Let me show you some posters from those days. At a glance, they are all quite plain and nothing particularly special. For example, there was a poster of dried shiitake mushrooms that were slightly damaged during the production process. In the Japanese market, only perfectly round shiitake were sold, but MUJI sold imperfectly shaped shiitake because they taste just as delicious. In another poster, the copy reads “The entire fish is salmon.” This is straightforward copy reminding readers that salmon is delicious head to tail, so all of it should be eaten. Even as the Japanese economy moved closer and closer toward an economic bubble, we had positive feedback from so many consumers back then who wanted to focus on the simple things in life.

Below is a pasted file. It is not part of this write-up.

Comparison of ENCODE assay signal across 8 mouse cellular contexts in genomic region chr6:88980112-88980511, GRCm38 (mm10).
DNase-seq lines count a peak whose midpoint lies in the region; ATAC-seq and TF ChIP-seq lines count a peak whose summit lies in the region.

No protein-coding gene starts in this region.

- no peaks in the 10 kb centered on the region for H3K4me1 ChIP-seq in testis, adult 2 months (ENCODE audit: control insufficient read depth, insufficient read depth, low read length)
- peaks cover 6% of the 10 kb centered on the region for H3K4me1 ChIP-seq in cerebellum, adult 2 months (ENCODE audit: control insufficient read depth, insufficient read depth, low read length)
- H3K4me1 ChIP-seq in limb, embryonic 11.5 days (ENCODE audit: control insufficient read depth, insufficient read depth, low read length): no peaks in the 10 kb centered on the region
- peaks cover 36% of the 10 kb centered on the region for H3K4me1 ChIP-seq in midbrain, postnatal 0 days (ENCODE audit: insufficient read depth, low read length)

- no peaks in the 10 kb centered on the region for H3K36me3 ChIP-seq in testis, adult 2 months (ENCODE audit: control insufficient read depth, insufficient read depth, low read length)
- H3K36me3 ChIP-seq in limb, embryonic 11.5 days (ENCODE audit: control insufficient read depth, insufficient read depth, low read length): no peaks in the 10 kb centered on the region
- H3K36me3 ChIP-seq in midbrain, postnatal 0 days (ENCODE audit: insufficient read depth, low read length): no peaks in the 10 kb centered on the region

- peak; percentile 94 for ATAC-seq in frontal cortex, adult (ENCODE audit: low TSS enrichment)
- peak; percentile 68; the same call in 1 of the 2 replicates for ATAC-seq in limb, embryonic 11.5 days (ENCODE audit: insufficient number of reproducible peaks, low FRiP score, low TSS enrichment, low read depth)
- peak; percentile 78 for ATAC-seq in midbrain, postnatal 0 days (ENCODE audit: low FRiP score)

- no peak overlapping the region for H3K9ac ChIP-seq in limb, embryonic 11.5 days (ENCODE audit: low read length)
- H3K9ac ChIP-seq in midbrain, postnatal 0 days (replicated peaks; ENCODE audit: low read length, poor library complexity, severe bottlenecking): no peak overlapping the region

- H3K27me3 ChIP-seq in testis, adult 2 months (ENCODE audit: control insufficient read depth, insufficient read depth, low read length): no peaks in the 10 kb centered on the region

The concept of MUJI originated with an abundance of knowledge and research results from supermarket merchandising. The notion was also born that even better products come from things that have been overlooked or deviate from the standard. That was reflected in later product planning.Establishing MUJI was based on the three approaches of good products, good environment, and good information. Since the beginning, our products and information have been integrated as one. The idea of a “good environment” expresses the same spirit. In other words, we want our stores to be good settings for our products. At first, food and lifestyle accessories were developed for separate sections of Seiyu supermarkets. But realizing that, together, these products could create a cohesive lifestyle, we opened our first shop in Aoyama. Takashi Sugimoto designed the store. He put his full skills on display in this Shanghai store, too. The Aoyama store exterior is made from brick used in blast furnaces in Kyushu coalmines. It is these and other weathered materials that have created the space for this new store.